Identify and Economize Your Warm-Up Sets

Every time you do a set, you should be very clear about whether or not you're doing a warm-up set or a work set. Using a real-world example, let's say that your goal for the workout is 4 sets of 8 reps with 155 pounds on the military press.

Your first set might be 10 reps with the empty bar. Next, 85x8. Both of these sets were clearly "warm-up" sets, but you're not quite ready for 155. You'll need one more set to bridge the gap between 85 and 155.

Some lifters call this a "prep" set, and since the reps in this set qualify as "necessary but useless," we want to do as few of them as possible. This will vary from person to person and from workout to workout, but probably 3-5 reps will do the trick. From here, you're ready to tackle your result-producing work sets.

In your own workouts, get in the habit of distinguishing between warm-up, gap, and work sets. Then, vary your work output accordingly. Rather than using the same number of reps for all warm-up and work sets (as many lifters do), perform your warm-ups in a "pyramid" style to save your energy for when it really counts.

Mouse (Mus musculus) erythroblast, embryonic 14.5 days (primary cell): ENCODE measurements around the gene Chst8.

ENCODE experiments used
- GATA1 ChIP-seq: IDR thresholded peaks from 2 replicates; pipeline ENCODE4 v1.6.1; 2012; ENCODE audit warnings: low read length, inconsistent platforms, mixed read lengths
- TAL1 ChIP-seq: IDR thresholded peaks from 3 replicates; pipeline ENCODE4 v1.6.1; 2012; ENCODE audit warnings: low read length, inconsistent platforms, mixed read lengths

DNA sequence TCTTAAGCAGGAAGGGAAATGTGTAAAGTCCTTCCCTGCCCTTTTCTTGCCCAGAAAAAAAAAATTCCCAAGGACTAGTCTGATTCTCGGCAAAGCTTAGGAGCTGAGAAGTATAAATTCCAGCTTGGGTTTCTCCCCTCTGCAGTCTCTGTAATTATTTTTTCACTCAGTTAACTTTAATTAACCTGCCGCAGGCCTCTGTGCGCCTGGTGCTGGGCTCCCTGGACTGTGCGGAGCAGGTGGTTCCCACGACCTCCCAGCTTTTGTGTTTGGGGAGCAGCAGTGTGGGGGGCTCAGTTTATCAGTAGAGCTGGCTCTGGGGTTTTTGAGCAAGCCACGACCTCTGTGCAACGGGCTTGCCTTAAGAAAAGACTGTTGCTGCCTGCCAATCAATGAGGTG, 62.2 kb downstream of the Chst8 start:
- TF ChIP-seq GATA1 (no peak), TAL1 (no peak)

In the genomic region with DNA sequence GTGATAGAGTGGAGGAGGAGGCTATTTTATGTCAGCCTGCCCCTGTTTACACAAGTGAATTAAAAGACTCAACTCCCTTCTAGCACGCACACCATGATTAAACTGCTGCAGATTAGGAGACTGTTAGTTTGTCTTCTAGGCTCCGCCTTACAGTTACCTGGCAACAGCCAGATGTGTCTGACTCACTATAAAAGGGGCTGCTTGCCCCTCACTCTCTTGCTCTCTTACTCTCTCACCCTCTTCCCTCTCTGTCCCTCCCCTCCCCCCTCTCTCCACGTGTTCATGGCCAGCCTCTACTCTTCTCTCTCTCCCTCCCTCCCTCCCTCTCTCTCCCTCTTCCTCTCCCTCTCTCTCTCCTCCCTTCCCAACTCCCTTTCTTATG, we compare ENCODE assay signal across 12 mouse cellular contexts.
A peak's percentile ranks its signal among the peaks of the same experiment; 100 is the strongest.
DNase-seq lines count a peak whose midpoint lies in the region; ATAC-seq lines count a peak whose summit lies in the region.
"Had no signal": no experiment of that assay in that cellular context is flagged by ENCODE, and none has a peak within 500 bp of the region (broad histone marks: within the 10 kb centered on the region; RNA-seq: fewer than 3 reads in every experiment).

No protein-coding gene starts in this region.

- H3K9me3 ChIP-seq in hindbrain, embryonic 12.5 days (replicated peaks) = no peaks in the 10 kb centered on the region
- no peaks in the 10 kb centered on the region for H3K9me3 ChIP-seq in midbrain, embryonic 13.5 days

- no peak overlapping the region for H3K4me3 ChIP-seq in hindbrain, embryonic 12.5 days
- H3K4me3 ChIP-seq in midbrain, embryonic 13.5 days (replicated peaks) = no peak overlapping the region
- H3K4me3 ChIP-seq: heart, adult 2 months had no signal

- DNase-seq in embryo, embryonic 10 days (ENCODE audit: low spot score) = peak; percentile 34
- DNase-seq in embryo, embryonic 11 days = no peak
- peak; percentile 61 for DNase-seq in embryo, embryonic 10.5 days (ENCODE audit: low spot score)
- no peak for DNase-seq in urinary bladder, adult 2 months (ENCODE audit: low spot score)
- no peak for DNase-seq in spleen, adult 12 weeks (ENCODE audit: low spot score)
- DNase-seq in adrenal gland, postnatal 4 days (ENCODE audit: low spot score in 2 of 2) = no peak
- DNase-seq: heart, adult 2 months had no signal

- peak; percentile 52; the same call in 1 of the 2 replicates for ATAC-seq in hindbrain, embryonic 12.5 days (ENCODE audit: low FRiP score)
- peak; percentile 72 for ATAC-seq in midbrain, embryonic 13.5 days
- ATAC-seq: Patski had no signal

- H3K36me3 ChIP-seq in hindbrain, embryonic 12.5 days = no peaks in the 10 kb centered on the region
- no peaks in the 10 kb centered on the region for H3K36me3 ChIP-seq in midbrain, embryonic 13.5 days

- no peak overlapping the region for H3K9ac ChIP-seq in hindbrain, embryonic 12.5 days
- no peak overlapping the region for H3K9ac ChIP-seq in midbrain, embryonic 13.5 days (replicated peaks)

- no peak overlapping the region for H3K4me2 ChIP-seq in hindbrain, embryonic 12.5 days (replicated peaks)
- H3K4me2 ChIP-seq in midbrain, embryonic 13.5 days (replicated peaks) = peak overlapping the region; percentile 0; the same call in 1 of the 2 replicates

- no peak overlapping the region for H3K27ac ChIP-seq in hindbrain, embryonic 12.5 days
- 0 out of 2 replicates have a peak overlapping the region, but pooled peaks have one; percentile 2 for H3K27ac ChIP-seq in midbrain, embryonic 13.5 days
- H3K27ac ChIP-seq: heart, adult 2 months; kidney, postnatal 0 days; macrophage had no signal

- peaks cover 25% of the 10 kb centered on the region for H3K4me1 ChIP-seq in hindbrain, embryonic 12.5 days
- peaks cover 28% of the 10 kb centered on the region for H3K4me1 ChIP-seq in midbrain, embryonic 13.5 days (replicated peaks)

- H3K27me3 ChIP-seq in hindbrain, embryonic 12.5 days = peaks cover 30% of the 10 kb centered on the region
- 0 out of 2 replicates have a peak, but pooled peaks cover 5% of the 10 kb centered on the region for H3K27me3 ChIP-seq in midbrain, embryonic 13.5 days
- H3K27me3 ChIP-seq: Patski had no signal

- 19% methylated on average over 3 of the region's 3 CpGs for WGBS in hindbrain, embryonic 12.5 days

Let's say my goal is to deadlift 375 pounds for 10 reps. Here's how I'd warm-up and "prep set" for that workout:

  • 135x10
  • 225x6
  • 315x4
  • 345x1 (prep set)
  • 375x10 (set of reps that "count")

The main takeaway here is to evaluate your warm-up sets and look for opportunities to reduce unnecessary reps whenever possible.

Incidentally, the bigger the exercise is, the more important this strategy becomes. For "small" movements such as direct biceps and calf exercises, you'll recover so fast you won't need to worry much about saving your energy during warm-ups. But for big movements like squats, deads, and presses, economizing your warm-ups is a key success tactic.

Related:  The Most Intelligent Way to Warm Up

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